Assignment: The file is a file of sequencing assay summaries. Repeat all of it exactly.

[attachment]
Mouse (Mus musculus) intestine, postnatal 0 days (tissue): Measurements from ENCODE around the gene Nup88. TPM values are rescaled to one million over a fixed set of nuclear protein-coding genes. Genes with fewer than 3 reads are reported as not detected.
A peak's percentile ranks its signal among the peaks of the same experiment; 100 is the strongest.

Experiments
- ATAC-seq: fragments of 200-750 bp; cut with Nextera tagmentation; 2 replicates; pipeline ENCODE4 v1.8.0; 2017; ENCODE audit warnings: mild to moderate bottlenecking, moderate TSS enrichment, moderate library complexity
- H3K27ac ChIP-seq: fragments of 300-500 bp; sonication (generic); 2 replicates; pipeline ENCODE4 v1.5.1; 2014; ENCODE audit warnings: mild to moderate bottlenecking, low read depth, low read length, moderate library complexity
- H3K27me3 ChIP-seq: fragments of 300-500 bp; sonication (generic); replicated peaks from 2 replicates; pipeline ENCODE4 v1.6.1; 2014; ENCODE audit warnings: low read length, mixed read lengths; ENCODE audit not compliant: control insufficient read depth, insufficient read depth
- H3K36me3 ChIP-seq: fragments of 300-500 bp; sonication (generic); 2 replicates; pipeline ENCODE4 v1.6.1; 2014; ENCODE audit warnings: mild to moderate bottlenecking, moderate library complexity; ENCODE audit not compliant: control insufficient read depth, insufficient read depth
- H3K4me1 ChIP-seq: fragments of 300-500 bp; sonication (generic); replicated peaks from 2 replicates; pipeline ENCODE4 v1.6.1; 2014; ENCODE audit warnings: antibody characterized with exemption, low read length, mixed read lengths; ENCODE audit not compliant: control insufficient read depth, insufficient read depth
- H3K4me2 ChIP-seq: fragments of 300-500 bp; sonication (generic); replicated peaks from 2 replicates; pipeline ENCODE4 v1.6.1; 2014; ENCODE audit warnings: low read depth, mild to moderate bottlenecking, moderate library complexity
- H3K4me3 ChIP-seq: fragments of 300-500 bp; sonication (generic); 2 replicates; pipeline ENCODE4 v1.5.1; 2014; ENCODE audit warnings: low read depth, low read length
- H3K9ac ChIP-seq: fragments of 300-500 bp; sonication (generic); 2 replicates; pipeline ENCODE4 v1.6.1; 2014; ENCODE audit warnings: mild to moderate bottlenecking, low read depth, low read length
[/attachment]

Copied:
Mouse (Mus musculus) intestine, postnatal 0 days (tissue): Measurements from ENCODE around the gene Nup88. TPM values are rescaled to one million over a fixed set of nuclear protein-coding genes. Genes with fewer than 3 reads are reported as not detected.
A peak's percentile ranks its signal among the peaks of the same experiment; 100 is the strongest.

Experiments
- ATAC-seq: fragments of 200-750 bp; cut with Nextera tagmentation; 2 replicates; pipeline ENCODE4 v1.8.0; 2017; ENCODE audit warnings: mild to moderate bottlenecking, moderate TSS enrichment, moderate library complexity
- H3K27ac ChIP-seq: fragments of 300-500 bp; sonication (generic); 2 replicates; pipeline ENCODE4 v1.5.1; 2014; ENCODE audit warnings: mild to moderate bottlenecking, low read depth, low read length, moderate library complexity
- H3K27me3 ChIP-seq: fragments of 300-500 bp; sonication (generic); replicated peaks from 2 replicates; pipeline ENCODE4 v1.6.1; 2014; ENCODE audit warnings: low read length, mixed read lengths; ENCODE audit not compliant: control insufficient read depth, insufficient read depth
- H3K36me3 ChIP-seq: fragments of 300-500 bp; sonication (generic); 2 replicates; pipeline ENCODE4 v1.6.1; 2014; ENCODE audit warnings: mild to moderate bottlenecking, moderate library complexity; ENCODE audit not compliant: control insufficient read depth, insufficient read depth
- H3K4me1 ChIP-seq: fragments of 300-500 bp; sonication (generic); replicated peaks from 2 replicates; pipeline ENCODE4 v1.6.1; 2014; ENCODE audit warnings: antibody characterized with exemption, low read length, mixed read lengths; ENCODE audit not compliant: control insufficient read depth, insufficient read depth
- H3K4me2 ChIP-seq: fragments of 300-500 bp; sonication (generic); replicated peaks from 2 replicates; pipeline ENCODE4 v1.6.1; 2014; ENCODE audit warnings: low read depth, mild to moderate bottlenecking, moderate library complexity
- H3K4me3 ChIP-seq: fragments of 300-500 bp; sonication (generic); 2 replicates; pipeline ENCODE4 v1.5.1; 2014; ENCODE audit warnings: low read depth, low read length
- H3K9ac ChIP-seq: fragments of 300-500 bp; sonication (generic); 2 replicates; pipeline ENCODE4 v1.6.1; 2014; ENCODE audit warnings: mild to moderate bottlenecking, low read depth, low read length